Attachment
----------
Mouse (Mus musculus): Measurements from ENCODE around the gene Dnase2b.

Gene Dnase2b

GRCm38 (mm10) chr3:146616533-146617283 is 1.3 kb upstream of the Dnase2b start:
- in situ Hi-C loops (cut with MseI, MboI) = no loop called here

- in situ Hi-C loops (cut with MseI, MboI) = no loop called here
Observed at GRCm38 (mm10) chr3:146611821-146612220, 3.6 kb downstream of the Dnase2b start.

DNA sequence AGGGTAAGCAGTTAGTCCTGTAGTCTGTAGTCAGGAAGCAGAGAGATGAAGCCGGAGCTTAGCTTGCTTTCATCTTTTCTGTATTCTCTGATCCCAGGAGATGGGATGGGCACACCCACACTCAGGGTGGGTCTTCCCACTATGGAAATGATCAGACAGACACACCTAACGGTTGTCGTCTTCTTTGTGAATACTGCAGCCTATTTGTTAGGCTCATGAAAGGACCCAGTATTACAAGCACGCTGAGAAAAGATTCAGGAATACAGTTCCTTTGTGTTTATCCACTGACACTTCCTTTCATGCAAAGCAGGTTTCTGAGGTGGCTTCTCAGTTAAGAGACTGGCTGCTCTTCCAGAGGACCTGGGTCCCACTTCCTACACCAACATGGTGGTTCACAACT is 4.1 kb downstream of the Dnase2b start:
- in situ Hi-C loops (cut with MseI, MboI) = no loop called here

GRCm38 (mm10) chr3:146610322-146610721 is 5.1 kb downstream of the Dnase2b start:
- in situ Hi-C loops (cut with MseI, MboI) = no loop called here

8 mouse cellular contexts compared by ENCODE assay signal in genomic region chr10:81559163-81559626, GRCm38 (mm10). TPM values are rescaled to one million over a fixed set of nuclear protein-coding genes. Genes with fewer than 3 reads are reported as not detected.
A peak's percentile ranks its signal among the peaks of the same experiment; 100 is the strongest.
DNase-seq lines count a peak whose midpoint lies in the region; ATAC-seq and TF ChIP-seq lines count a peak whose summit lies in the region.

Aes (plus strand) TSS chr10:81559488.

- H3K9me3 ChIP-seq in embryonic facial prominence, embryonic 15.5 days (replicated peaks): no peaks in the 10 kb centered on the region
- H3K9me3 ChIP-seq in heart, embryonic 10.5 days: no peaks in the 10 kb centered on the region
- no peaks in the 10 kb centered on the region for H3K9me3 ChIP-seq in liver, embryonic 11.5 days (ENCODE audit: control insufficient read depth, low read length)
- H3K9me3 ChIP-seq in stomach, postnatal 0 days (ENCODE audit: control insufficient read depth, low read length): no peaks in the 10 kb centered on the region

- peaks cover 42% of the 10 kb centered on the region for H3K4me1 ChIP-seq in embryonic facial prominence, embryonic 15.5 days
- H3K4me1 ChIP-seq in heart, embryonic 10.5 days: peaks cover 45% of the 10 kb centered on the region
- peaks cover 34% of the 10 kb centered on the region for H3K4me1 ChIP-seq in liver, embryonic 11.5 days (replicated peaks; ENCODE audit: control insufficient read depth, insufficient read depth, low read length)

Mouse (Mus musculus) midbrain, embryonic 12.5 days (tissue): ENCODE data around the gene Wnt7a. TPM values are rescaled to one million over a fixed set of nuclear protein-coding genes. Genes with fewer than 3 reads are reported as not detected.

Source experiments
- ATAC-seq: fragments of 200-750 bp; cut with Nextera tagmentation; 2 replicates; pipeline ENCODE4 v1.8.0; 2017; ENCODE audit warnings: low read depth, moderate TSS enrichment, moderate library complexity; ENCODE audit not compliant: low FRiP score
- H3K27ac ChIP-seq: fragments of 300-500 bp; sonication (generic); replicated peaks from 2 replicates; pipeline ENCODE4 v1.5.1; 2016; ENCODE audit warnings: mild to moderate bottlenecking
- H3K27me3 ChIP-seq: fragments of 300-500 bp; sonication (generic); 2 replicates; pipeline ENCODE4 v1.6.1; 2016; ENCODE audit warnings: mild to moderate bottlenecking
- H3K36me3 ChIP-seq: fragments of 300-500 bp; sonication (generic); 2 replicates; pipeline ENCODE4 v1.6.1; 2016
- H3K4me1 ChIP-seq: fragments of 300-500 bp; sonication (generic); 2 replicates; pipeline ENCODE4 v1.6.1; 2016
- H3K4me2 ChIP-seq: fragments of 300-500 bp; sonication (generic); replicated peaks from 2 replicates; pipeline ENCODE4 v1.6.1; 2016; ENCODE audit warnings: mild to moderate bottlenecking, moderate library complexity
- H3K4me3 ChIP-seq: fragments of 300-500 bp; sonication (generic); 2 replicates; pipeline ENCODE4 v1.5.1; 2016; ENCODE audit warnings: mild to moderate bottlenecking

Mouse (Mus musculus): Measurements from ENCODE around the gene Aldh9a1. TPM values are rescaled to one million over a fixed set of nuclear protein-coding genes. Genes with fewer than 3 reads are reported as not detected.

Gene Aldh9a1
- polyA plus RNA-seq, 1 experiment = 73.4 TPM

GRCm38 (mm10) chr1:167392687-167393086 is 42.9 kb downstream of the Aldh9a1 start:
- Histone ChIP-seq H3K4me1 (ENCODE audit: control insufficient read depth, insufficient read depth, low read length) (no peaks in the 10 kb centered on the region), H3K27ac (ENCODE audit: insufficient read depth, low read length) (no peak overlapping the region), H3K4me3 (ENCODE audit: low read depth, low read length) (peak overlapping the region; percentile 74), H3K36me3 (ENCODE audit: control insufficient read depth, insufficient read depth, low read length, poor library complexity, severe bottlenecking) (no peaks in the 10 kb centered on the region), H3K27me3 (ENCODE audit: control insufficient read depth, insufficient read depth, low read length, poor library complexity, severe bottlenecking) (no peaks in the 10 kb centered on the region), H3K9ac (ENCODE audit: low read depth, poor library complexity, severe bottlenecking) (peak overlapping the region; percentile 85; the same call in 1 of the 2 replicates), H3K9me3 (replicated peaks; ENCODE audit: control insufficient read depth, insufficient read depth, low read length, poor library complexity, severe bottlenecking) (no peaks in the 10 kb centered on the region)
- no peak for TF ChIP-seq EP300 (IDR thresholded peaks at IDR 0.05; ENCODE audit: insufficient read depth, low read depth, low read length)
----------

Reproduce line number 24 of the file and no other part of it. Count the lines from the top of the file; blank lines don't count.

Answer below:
- ATAC-seq: fragments of 200-750 bp; cut with Nextera tagmentation; 2 replicates; pipeline ENCODE4 v1.8.0; 2017; ENCODE audit warnings: low read depth, moderate TSS enrichment, moderate library complexity; ENCODE audit not compliant: low FRiP score